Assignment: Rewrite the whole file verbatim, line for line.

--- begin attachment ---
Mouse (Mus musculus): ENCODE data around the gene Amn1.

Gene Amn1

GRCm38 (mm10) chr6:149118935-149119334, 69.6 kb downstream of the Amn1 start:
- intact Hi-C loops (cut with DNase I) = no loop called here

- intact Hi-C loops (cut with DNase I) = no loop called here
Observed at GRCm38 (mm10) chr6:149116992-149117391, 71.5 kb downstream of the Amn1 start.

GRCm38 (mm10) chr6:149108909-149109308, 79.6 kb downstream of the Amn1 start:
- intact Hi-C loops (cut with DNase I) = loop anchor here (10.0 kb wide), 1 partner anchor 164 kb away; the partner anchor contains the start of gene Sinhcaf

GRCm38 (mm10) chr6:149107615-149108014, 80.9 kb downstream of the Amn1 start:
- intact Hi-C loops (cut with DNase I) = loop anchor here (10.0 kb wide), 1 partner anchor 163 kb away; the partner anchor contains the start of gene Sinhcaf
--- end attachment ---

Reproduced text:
Mouse (Mus musculus): ENCODE data around the gene Amn1.

Gene Amn1

GRCm38 (mm10) chr6:149118935-149119334, 69.6 kb downstream of the Amn1 start:
- intact Hi-C loops (cut with DNase I) = no loop called here

- intact Hi-C loops (cut with DNase I) = no loop called here
Observed at GRCm38 (mm10) chr6:149116992-149117391, 71.5 kb downstream of the Amn1 start.

GRCm38 (mm10) chr6:149108909-149109308, 79.6 kb downstream of the Amn1 start:
- intact Hi-C loops (cut with DNase I) = loop anchor here (10.0 kb wide), 1 partner anchor 164 kb away; the partner anchor contains the start of gene Sinhcaf

GRCm38 (mm10) chr6:149107615-149108014, 80.9 kb downstream of the Amn1 start:
- intact Hi-C loops (cut with DNase I) = loop anchor here (10.0 kb wide), 1 partner anchor 163 kb away; the partner anchor contains the start of gene Sinhcaf